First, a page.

Fleetwood Mac

Kiln House Reprise

I was sure that Peter Green's departure from Fleetwood Mac signaled the end of that band. And it did. That band went under. It was, after all, Peter Green's Fleetwood Mac in the beginning, and although never a mere showcase for Green's all too obvious talents, he was still most decidedly the Kingfish of the Kombo. OK. That band folded, but the band didn't fold. Danny Kirwan and Jeremy Spencer took up the slack and built a new engine for the Fleetwood Mac machine. They did... | More »

Bob Dylan

New Morning Columbia

Well, friends, Bob Dylan is back with us again. I don't know how long he intends to stay, but I didn't ask him. Didn't figure it was any of my business. Put simply, New Morning is a superb album. It is everything that every Dylan fan prayed for after Self Portrait. The portrait on the cover peers out boldly, just daring you to find fault with it, and I must admit that if there is a major fault on the album, I haven't found it. Nor do I care to. This one comes easy, and th... | More »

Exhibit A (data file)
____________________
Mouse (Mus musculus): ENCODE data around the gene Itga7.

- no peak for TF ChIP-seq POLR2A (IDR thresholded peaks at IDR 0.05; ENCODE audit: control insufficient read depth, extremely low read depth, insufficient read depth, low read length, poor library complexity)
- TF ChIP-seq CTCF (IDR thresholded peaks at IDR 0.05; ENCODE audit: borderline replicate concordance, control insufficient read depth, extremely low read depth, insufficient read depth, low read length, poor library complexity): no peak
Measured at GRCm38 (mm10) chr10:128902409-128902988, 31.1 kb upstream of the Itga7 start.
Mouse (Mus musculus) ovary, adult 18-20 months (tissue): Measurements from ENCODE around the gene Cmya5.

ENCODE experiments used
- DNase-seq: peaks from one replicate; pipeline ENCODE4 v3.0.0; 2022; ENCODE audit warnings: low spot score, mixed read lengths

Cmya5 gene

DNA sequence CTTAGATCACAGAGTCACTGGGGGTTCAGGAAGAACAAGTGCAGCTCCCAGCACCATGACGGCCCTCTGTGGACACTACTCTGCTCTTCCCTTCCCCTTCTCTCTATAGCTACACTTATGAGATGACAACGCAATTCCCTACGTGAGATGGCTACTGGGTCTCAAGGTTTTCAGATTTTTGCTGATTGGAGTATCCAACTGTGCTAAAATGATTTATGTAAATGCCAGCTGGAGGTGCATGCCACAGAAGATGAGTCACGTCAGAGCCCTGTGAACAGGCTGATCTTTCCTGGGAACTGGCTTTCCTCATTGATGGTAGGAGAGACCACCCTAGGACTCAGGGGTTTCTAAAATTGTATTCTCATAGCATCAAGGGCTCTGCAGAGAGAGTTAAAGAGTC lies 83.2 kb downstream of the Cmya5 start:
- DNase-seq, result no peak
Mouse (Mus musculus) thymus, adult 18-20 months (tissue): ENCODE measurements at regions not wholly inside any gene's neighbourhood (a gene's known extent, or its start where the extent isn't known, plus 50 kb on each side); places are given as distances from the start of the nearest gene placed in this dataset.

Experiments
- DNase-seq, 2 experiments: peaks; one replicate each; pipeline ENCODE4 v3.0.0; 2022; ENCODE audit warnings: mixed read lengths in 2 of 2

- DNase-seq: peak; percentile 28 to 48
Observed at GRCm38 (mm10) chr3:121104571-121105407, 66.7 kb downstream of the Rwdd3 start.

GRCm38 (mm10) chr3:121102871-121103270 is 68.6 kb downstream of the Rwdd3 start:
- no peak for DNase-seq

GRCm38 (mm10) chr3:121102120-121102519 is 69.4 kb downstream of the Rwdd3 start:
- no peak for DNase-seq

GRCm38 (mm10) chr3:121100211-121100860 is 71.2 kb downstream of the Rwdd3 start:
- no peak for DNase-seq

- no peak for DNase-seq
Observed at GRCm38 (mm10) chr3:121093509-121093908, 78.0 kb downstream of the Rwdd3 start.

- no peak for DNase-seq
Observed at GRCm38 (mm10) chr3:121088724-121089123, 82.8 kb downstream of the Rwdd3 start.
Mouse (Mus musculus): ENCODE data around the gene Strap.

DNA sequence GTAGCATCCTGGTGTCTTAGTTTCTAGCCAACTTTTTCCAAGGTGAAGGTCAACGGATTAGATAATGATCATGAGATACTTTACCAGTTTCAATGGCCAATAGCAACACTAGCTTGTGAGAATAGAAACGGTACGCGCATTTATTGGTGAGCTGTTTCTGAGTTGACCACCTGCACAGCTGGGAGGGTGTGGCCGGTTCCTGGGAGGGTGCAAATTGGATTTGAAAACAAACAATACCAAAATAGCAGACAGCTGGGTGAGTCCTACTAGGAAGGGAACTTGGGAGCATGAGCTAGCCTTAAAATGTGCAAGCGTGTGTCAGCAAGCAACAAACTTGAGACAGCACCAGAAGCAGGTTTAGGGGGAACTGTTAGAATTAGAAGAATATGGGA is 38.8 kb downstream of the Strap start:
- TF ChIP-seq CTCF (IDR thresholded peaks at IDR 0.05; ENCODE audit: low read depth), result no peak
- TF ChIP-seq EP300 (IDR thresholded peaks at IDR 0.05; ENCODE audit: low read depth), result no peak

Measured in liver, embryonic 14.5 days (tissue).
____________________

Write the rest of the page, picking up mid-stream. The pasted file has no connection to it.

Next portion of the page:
Wilson Pickett

Wilson Pickett In Philadelphia

Wilson Pickett meets Gamble & Huff, the Philadelphia-based soulwriting and production consortium, and the results are mixed. Kenny Gamble, Leon Huff and their musical staff (including Bunny Sigler and Ugene Dozier) wrote, arranged and produced all the tunes on the album. They also did all the studio instrumental work save the horns and strings. The album's mighty consistently funky — Pickett and the rhythm section work well together — but the horns and strings aren'... | More »